Phyllis Diller in February 2007. Photo by Brian Hamilton. P.D.
Women just aren’t funny? Who said? When comedy legend and pioneer stand-up comedienne Phyllis Diller died on Monday, 20 August 2012, at the age of 95, it was the end of an era.
'I’m beyond saddened,’ Joan Rivers tweeted soon after. ‘We were friends – Melissa and I had a wonderful time with her at lunch just a month ago...The
only tragedy is that Phyllis Diller was the last from an era that insisted a woman had to look funny in order to be funny.’
I was a teenager when I
first saw Phyllis Diller on television in the 1960s, her hair looking like she’d been dragged through a bush backwards, and her skinny figure often draped in gold lamé or sequins and brightly coloured feather boas. She stood like a demented chicken
intent on vengeance, waving a long cigarette holder and taking the Mickey out of herself. In Australia we laughed ourselves senseless.
Wearing her housewife
persona, Phyllis Diller joked about her age, her appearance and her plastic surgery. Most of Australia was shocked to the core when she told us that she had had so many face lifts she now had a moustache. But, shocked or not, we kept watching.
Her enthusiasm for surgical enhancement resulted (after twenty-two years and seventeen procedures done by nine different surgeons) in a special award from the American
Academy of Cosmetic Surgery. Despite the surgeries she insisted, ‘I like myself. I knew I was kidding.’
Diller’s abrasive laugh never failed
to set our dog howling and this was fitting since her character’s (fictional) husband went by the name of ‘Fang’, who always seemed to be far more interesting than any of the husbands we knew. She swore that ‘Fang’ bore no relation
to either of her two husbands.
Phyllis Ada Driver was born on 17 July 1917 in Lima, Ohio of German and Irish ancestry. She went to Lima’s Central High
School and then studied piano for three years at the Sherwood Conservatory of Columbia College, Chicago, but decided against a career in music because she felt that her teachers and fellow pupils were far more accomplished than she would ever be.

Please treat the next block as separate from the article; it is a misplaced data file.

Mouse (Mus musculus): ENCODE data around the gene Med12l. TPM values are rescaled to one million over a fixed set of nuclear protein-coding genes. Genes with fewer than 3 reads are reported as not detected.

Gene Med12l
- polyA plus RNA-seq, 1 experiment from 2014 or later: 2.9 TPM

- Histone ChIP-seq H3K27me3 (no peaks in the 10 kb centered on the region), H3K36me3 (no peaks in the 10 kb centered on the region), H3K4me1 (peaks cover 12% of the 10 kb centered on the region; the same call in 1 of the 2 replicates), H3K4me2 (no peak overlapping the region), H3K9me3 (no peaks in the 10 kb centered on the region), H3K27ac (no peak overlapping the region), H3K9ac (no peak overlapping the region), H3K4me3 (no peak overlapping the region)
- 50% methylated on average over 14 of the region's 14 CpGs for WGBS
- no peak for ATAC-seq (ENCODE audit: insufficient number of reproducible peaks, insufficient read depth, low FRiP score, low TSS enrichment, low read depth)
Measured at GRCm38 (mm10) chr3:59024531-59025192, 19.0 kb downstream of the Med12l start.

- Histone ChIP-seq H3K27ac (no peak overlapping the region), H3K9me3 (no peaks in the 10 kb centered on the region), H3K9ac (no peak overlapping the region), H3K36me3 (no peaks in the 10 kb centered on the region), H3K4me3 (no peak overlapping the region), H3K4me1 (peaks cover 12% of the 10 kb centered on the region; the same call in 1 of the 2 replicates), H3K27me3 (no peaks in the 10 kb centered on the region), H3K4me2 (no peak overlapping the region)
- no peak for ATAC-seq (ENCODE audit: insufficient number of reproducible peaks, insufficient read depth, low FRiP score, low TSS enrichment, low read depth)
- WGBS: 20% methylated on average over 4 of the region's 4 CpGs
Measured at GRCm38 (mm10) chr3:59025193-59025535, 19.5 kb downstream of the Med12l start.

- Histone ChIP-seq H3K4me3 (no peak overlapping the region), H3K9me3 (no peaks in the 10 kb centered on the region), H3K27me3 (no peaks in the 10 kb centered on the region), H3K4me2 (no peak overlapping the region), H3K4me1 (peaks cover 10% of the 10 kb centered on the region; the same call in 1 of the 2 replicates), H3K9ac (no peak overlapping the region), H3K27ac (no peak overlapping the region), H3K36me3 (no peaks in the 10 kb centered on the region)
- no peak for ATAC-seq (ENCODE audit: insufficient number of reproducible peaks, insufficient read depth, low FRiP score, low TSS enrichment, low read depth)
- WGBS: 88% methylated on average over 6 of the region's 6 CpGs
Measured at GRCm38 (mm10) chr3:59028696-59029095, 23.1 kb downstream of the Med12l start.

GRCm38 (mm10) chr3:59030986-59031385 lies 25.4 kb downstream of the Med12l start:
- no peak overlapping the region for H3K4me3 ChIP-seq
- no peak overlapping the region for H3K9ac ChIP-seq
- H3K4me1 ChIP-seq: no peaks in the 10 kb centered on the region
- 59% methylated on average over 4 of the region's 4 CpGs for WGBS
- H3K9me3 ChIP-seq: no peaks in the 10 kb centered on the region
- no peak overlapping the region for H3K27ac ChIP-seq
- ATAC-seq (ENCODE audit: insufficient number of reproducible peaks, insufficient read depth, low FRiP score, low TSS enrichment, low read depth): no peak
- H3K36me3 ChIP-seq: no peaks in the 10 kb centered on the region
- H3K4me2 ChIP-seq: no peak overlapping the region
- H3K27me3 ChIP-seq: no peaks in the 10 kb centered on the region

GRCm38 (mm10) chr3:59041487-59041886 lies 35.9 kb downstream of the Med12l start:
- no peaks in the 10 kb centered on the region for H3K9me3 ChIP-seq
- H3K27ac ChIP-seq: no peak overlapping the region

Phyllis still played in her private life, however, and between 1971 and 1981 she performed as a piano soloist with over one hundred symphony orchestras as the character
Dame Illya Dillya. Of her performance the San Francisco Examiner said, ‘As demonstrated in Beethoven’s piano concerto and several selections by Bach, Miss Diller is also a fine concert pianist with a firm touch.’
Phyllis Diller didn’t begin her comedy career until she was 37. She first appeared as a stand-up at The Purple onion in 1955 in a season that lasted 87 straight weeks, after which she appeared
on The Jack Paar Show and later with such luminaries as Groucho Marx, Dean Martin, Ed Sullivan, and Jack Benny. We loved her in Rowan and Martin’s Laugh-In.
After Phyllis starred with her idol Bob Hope in 23 television specials and three films in the 1960s her career really took off, and when she accompanied Bob Hope to Vietnam in 1966 with his USO troupe during the height of the Vietnam War, she was a smash. She went on to appear in an astonishing number of film, television
and stage shows.
Phyllis Diller retired from touring and nightclub gigs in 2002 at the age of 84. She had suffered a heart attack and her health was not good.
Her final stand-up appearance at the Suncoast Hotel and Casino in Las Vegas was made into a 2004 documentary entitled Goodnight, We Love You.
2003, Phyllis Diller offered the National Museum of American History some of her costumes, including a bejewelled cigarette holder, and a filing cabinet of 48 file-drawers that contained over 50,000 gags which she had typed onto index cards during her career.
Although she could no longer easily get around, Phyllis continued to work and she provided the voices for many animated characters in film and TV, including
A Bug’s Life, Scooby Doo, and Family Guy.
In 2005 Phyllis published her memoir Like a Lampshade in a Whorehouse and a DVD
version with early live clips and interviews with her showbiz colleagues was released in December 2006.
Phyllis Diller died in her Brentwood, Los Angeles,
California home at the age of 95, leaving behind her a legacy of laughter and classic one-liners which has very rarely been equalled, We will remember her!
‘My Idea of exercise is a good brisk sit.’ – Phyllis Diller